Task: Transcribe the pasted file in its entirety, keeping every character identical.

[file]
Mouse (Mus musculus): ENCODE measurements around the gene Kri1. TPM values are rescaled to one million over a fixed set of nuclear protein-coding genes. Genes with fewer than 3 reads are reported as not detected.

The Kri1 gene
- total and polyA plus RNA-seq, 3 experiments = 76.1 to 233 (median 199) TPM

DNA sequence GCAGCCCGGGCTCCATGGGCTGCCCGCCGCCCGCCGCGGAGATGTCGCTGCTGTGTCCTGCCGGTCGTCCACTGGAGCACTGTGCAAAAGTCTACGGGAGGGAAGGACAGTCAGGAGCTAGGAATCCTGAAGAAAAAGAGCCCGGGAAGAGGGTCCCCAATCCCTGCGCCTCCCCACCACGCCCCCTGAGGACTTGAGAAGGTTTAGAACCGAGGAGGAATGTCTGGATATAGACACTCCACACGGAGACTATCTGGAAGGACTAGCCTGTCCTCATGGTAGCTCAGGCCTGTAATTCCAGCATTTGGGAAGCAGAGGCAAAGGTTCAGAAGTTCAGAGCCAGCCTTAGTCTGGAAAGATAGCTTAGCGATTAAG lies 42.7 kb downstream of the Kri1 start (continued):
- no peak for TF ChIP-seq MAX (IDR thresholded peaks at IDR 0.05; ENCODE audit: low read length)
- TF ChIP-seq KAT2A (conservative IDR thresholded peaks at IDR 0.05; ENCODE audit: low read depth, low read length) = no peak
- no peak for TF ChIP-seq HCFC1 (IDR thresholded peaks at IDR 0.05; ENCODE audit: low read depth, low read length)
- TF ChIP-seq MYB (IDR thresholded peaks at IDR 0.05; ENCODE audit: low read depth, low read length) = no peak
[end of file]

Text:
Mouse (Mus musculus): ENCODE measurements around the gene Kri1. TPM values are rescaled to one million over a fixed set of nuclear protein-coding genes. Genes with fewer than 3 reads are reported as not detected.

The Kri1 gene
- total and polyA plus RNA-seq, 3 experiments = 76.1 to 233 (median 199) TPM

DNA sequence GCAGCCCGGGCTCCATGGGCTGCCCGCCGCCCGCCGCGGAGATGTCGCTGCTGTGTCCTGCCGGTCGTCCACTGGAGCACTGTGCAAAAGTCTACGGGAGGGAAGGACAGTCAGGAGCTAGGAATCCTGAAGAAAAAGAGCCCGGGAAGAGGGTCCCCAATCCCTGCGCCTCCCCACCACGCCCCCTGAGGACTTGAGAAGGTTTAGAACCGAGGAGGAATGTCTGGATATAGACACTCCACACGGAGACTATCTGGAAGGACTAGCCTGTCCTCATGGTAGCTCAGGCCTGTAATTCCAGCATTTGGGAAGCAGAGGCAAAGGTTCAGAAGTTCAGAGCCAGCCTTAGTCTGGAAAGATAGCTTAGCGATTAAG lies 42.7 kb downstream of the Kri1 start (continued):
- no peak for TF ChIP-seq MAX (IDR thresholded peaks at IDR 0.05; ENCODE audit: low read length)
- TF ChIP-seq KAT2A (conservative IDR thresholded peaks at IDR 0.05; ENCODE audit: low read depth, low read length) = no peak
- no peak for TF ChIP-seq HCFC1 (IDR thresholded peaks at IDR 0.05; ENCODE audit: low read depth, low read length)
- TF ChIP-seq MYB (IDR thresholded peaks at IDR 0.05; ENCODE audit: low read depth, low read length) = no peak